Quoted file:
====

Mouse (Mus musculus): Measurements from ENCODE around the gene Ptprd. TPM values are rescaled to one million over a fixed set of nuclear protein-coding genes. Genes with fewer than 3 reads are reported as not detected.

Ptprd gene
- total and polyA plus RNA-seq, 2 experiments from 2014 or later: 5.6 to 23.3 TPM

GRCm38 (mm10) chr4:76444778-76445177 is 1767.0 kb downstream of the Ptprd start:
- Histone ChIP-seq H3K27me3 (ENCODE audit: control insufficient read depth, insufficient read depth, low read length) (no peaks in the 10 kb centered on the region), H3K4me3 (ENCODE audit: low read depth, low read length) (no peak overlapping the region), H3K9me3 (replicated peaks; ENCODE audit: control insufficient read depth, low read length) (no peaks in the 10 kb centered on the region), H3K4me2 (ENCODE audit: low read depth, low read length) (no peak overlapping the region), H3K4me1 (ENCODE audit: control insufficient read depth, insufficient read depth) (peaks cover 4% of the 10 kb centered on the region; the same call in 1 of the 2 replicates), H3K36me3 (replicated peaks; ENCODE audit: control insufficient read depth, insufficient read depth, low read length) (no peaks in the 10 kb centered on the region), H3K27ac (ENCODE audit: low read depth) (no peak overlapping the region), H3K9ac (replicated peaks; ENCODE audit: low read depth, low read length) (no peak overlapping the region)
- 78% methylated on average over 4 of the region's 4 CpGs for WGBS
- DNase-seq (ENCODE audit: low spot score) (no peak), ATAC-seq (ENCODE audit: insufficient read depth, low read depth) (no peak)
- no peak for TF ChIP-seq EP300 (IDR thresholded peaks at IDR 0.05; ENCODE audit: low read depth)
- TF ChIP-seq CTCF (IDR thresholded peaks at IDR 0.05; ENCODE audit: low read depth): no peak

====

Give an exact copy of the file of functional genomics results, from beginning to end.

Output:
Mouse (Mus musculus): Measurements from ENCODE around the gene Ptprd. TPM values are rescaled to one million over a fixed set of nuclear protein-coding genes. Genes with fewer than 3 reads are reported as not detected.

Ptprd gene
- total and polyA plus RNA-seq, 2 experiments from 2014 or later: 5.6 to 23.3 TPM

GRCm38 (mm10) chr4:76444778-76445177 is 1767.0 kb downstream of the Ptprd start:
- Histone ChIP-seq H3K27me3 (ENCODE audit: control insufficient read depth, insufficient read depth, low read length) (no peaks in the 10 kb centered on the region), H3K4me3 (ENCODE audit: low read depth, low read length) (no peak overlapping the region), H3K9me3 (replicated peaks; ENCODE audit: control insufficient read depth, low read length) (no peaks in the 10 kb centered on the region), H3K4me2 (ENCODE audit: low read depth, low read length) (no peak overlapping the region), H3K4me1 (ENCODE audit: control insufficient read depth, insufficient read depth) (peaks cover 4% of the 10 kb centered on the region; the same call in 1 of the 2 replicates), H3K36me3 (replicated peaks; ENCODE audit: control insufficient read depth, insufficient read depth, low read length) (no peaks in the 10 kb centered on the region), H3K27ac (ENCODE audit: low read depth) (no peak overlapping the region), H3K9ac (replicated peaks; ENCODE audit: low read depth, low read length) (no peak overlapping the region)
- 78% methylated on average over 4 of the region's 4 CpGs for WGBS
- DNase-seq (ENCODE audit: low spot score) (no peak), ATAC-seq (ENCODE audit: insufficient read depth, low read depth) (no peak)
- no peak for TF ChIP-seq EP300 (IDR thresholded peaks at IDR 0.05; ENCODE audit: low read depth)
- TF ChIP-seq CTCF (IDR thresholded peaks at IDR 0.05; ENCODE audit: low read depth): no peak